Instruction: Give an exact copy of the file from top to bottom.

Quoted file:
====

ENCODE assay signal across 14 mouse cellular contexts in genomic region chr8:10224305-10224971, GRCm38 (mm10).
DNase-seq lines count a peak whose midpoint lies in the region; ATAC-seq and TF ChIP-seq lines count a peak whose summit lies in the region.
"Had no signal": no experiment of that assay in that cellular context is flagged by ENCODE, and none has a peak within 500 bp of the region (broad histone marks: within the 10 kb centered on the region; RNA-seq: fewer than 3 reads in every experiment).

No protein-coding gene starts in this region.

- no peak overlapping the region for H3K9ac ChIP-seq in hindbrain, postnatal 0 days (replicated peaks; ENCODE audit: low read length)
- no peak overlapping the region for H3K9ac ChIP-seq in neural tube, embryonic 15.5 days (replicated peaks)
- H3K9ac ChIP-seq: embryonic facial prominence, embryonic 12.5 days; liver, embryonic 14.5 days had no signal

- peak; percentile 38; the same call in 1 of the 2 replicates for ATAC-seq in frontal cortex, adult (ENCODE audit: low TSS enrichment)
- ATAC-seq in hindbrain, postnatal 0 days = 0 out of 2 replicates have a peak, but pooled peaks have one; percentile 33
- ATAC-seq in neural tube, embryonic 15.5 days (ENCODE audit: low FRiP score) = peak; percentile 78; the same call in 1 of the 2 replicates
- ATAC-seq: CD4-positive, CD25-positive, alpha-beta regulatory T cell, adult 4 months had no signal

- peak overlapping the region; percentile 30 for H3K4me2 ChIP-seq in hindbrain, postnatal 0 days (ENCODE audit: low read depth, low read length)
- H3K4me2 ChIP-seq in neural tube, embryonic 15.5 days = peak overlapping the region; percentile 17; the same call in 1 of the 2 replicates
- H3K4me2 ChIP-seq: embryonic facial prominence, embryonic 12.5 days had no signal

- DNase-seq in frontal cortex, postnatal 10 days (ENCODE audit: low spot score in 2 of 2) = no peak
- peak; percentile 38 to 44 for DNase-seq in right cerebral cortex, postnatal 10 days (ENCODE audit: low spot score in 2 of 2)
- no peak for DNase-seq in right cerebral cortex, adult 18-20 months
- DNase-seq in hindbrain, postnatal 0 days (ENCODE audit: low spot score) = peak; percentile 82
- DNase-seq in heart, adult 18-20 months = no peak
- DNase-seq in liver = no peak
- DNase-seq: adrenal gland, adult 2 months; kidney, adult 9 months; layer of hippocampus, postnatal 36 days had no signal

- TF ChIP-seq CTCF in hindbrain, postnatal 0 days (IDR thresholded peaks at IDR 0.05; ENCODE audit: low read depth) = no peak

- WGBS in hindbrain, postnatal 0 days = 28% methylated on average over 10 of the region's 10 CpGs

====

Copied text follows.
ENCODE assay signal across 14 mouse cellular contexts in genomic region chr8:10224305-10224971, GRCm38 (mm10).
DNase-seq lines count a peak whose midpoint lies in the region; ATAC-seq and TF ChIP-seq lines count a peak whose summit lies in the region.
"Had no signal": no experiment of that assay in that cellular context is flagged by ENCODE, and none has a peak within 500 bp of the region (broad histone marks: within the 10 kb centered on the region; RNA-seq: fewer than 3 reads in every experiment).

No protein-coding gene starts in this region.

- no peak overlapping the region for H3K9ac ChIP-seq in hindbrain, postnatal 0 days (replicated peaks; ENCODE audit: low read length)
- no peak overlapping the region for H3K9ac ChIP-seq in neural tube, embryonic 15.5 days (replicated peaks)
- H3K9ac ChIP-seq: embryonic facial prominence, embryonic 12.5 days; liver, embryonic 14.5 days had no signal

- peak; percentile 38; the same call in 1 of the 2 replicates for ATAC-seq in frontal cortex, adult (ENCODE audit: low TSS enrichment)
- ATAC-seq in hindbrain, postnatal 0 days = 0 out of 2 replicates have a peak, but pooled peaks have one; percentile 33
- ATAC-seq in neural tube, embryonic 15.5 days (ENCODE audit: low FRiP score) = peak; percentile 78; the same call in 1 of the 2 replicates
- ATAC-seq: CD4-positive, CD25-positive, alpha-beta regulatory T cell, adult 4 months had no signal

- peak overlapping the region; percentile 30 for H3K4me2 ChIP-seq in hindbrain, postnatal 0 days (ENCODE audit: low read depth, low read length)
- H3K4me2 ChIP-seq in neural tube, embryonic 15.5 days = peak overlapping the region; percentile 17; the same call in 1 of the 2 replicates
- H3K4me2 ChIP-seq: embryonic facial prominence, embryonic 12.5 days had no signal

- DNase-seq in frontal cortex, postnatal 10 days (ENCODE audit: low spot score in 2 of 2) = no peak
- peak; percentile 38 to 44 for DNase-seq in right cerebral cortex, postnatal 10 days (ENCODE audit: low spot score in 2 of 2)
- no peak for DNase-seq in right cerebral cortex, adult 18-20 months
- DNase-seq in hindbrain, postnatal 0 days (ENCODE audit: low spot score) = peak; percentile 82
- DNase-seq in heart, adult 18-20 months = no peak
- DNase-seq in liver = no peak
- DNase-seq: adrenal gland, adult 2 months; kidney, adult 9 months; layer of hippocampus, postnatal 36 days had no signal

- TF ChIP-seq CTCF in hindbrain, postnatal 0 days (IDR thresholded peaks at IDR 0.05; ENCODE audit: low read depth) = no peak

- WGBS in hindbrain, postnatal 0 days = 28% methylated on average over 10 of the region's 10 CpGs